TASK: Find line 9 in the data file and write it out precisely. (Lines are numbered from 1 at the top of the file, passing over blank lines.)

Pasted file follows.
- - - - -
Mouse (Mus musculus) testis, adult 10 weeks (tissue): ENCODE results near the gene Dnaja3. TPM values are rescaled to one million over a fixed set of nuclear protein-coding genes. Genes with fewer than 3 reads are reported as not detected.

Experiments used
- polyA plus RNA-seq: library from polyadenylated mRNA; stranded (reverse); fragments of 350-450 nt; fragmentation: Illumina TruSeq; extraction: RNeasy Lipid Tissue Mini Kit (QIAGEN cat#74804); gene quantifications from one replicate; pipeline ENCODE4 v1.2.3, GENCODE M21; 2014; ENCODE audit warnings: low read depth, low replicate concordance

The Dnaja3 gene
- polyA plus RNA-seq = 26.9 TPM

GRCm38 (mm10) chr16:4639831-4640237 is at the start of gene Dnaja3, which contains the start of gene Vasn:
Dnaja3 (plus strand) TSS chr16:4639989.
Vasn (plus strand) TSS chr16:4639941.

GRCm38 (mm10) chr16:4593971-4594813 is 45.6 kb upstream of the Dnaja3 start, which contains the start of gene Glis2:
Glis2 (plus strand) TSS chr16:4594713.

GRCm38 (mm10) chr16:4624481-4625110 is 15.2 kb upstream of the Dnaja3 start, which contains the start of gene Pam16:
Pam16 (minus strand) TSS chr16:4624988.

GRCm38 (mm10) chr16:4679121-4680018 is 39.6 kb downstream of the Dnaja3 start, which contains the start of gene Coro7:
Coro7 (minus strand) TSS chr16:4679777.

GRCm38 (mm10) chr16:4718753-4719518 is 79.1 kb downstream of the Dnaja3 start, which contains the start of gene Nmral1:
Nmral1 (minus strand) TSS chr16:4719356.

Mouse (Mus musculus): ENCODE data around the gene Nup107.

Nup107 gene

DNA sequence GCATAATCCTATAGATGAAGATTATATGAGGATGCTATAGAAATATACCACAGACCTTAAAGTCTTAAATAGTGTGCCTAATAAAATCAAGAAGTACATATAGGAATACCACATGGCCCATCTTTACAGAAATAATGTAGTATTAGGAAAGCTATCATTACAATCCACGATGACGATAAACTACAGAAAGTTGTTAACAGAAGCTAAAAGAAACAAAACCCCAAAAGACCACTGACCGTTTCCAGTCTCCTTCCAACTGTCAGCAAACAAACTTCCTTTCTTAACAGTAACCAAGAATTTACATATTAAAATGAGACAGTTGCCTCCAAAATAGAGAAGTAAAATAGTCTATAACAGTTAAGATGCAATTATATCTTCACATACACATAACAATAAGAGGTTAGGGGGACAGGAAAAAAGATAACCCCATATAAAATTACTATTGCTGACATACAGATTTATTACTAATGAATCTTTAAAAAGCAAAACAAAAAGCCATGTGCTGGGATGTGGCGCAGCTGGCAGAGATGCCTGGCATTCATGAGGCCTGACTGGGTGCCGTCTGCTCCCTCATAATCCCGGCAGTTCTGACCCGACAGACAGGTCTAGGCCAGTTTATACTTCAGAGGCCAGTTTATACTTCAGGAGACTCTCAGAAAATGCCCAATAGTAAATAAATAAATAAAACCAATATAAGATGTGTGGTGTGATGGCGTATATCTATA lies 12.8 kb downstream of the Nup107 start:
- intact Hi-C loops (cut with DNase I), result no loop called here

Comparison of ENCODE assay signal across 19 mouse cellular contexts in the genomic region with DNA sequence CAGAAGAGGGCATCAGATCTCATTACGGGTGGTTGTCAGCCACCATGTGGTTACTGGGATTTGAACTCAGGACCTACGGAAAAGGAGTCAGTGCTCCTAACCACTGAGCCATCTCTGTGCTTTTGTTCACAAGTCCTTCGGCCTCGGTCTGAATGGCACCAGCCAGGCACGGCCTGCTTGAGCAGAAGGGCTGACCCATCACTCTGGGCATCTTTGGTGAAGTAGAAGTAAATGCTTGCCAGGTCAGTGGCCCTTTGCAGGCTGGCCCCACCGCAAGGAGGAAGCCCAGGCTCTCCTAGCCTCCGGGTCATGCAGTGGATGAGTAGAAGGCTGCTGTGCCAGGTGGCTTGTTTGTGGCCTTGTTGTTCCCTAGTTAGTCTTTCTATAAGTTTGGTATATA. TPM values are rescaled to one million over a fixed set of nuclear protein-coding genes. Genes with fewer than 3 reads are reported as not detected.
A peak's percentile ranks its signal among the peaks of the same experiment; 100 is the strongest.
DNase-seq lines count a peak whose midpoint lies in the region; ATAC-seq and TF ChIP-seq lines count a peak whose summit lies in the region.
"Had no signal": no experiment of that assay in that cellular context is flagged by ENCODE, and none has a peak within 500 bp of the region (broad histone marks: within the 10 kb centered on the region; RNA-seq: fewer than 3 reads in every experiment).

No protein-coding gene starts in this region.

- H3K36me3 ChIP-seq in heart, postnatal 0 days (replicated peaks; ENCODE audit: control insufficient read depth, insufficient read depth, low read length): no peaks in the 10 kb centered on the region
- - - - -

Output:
GRCm38 (mm10) chr16:4593971-4594813 is 45.6 kb upstream of the Dnaja3 start, which contains the start of gene Glis2: